NASA Artemis I Moon mission wet dress rehearsal underway: watch it live

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At around 2.30 AM today (IST), the launch team checked into their stations at the Launch Control Center at NASA’s Kennedy Space Center in Florida to begin the wet dress rehearsal test for NASA’s Artemis I mission. The team began the countdown about 30 minutes later or at 3 AM; 45 hours and 10 minutes before target T-0 at 12.10 AM on Tuesday, June 21.

The teams will be powering up the Orion spacecraft and the Space Launch System (SLS) core stage and preparing the rocket’s four RS-35 engines, which will not be lit during the test. But these are subject to weather constraints which stipulate that there must be less than 20 per cent chance of lightning within 5 nautical miles of the pad during the first hour of tanking. Also, winds must not be above 37.5 knots and the temperature cannot be below 5 degrees celsius.

NASA will be streaming live video of the rocket and spacecraft from Launch Pad 39B which you can view below. The space agency will also provide live commentary when tanking operations begin on June 20. Do note that there will probably be no activity visible at the launch pad during the majority of the lockdown. But some venting may be visible during propellant loading.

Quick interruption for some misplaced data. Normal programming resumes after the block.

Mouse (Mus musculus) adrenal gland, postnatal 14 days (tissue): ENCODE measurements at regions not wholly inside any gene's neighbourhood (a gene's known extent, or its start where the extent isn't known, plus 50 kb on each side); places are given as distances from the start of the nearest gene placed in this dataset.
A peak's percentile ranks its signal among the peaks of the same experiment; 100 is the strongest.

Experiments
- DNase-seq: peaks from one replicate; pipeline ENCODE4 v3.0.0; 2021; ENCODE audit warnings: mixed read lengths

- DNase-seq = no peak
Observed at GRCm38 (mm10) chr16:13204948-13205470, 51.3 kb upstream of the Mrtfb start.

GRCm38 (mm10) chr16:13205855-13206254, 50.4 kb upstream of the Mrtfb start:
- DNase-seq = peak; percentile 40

In April this year, NASA had rehoused the SLS and Orion spacecraft after three failed attempts at completing the wet dress rehearsal. It was rolled off Launchpad 39B and returned to the cavernous Vehicle Assembly Building (VAB). Once completed and successfully tested, the SLS would be the most powerful rocket ever built. Designed to launch all of NASA’s Artemis missions that plan to put man back on the moon, it was initially scheduled for a launch in June. But this had to be pushed back since it hasn’t yet completed a full wet dress rehearsal.

The rehearsal involves a series of key trials designed to show that the SLS rocket, Orion spacecraft and their associated ground infrastructure are ready to go. NASA began the first attempt on April 1. It was supposed to wrap up 48 hours later after the loading of liquid hydrogen and liquid oxygen propellants into the rocket, and some simulated countdowns. But the team ran into some problems and finally had to stand down after multiple abortive attempts.

NASA later announced that all the faults found during the initial attempts at rehearsal were corrected and that there was no damage to the spacecraft and rocket due to the heavy thunderstorm that had hit when it was on the launchpad.





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